Kai Barrow

Kai Lumumba Barrow is the founder of Gallery of the Streets in New Orleans. For over 35 years her work has been grounded in efforts to end structural oppression and state violence. Her work intersects theories and practices that transgress the borders of the arts, academic, and organizing worlds. Barrow is a co-founder of Critical Resistance, a national grassroots organization to end the prison industrial complex, and currently sits on the Community Advisory Board. She has also worked with national, regional, and local organizations to coordinate and design convenings, trainings, mass mobilizations, nonviolent direct actions, and guerrilla theatre. She has campaigned to stop jail expansion; confront police violence; reveal prosecutorial misconduct; bring visibility to women prisoners, political prisoners, and people confined to control units; interrupt gender discrimination and bias within prisons, policing, and sentencing; challenge the human rights abuses of prisoners, former prisoners and their family members, and experiment with decarceration models for shrinking the system. As an artist, she is drawn to surrealism as a movement that, according to Robin D.G. Kelley, “invites dreaming, urges us to improvise and invent, and recognizes the imagination as our most powerful weapon.” In 2010, she formed Gallery of the Streets to “engage everyday spaces as sites of resistance.” An evolving national network of artists, activists, organizers, scholars, cultural workers, and community supporters, its signature program, visual opera, fuses public art and community engagement to confront power, provoke dialogue, and cultivate sustainable spaces. They identify points of intervention and create site-specific installations, and sound, movement, and visual compositions that are organized and performed in traditional and non-traditional spaces. They believe that art is an invitation for dialogue and can shift our ideas and our practices.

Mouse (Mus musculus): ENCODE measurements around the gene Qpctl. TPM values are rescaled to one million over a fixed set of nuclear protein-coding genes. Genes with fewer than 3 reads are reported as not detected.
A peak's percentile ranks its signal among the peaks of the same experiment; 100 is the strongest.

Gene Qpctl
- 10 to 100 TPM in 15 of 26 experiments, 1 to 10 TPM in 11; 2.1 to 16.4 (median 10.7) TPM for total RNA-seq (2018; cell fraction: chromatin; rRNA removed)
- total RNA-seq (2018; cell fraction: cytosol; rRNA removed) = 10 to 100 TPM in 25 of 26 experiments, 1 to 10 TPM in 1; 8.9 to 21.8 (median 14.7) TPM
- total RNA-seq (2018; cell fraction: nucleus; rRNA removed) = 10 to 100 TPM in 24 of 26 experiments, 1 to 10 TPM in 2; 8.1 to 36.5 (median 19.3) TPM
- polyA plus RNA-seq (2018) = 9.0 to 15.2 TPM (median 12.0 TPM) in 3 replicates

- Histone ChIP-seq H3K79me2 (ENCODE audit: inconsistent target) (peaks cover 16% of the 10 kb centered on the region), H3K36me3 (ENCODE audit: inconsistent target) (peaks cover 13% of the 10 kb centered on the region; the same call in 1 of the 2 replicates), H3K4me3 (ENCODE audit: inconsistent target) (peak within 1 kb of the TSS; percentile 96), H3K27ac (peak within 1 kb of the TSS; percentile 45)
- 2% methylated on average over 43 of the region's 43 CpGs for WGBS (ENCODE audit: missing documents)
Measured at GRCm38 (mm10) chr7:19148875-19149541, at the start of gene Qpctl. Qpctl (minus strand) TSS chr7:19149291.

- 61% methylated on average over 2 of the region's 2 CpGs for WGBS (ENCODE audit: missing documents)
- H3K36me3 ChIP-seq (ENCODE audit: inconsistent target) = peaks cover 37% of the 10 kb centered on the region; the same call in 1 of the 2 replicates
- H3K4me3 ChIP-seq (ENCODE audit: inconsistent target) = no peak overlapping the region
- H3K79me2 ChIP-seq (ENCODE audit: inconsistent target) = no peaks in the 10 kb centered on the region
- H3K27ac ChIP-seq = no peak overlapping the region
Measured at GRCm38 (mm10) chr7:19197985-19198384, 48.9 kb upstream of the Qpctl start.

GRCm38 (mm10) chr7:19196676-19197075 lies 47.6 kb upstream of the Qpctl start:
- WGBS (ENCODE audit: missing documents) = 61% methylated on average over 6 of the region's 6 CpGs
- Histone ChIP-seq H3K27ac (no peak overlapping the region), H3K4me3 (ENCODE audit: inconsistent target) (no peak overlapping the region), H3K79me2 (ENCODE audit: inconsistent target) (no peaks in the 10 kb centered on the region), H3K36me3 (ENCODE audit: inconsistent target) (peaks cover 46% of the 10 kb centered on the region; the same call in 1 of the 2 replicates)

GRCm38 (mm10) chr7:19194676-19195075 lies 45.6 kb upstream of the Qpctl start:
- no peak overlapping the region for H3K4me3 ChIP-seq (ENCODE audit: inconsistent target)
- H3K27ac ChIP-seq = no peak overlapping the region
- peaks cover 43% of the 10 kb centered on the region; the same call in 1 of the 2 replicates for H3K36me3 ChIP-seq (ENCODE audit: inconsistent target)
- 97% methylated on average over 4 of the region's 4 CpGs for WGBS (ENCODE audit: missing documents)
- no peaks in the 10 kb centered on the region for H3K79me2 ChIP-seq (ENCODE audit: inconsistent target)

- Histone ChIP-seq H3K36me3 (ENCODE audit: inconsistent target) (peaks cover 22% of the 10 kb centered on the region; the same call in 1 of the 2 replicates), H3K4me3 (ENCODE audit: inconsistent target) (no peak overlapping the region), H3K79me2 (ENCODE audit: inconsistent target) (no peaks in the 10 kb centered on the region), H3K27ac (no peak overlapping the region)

Naz Cuguoğlu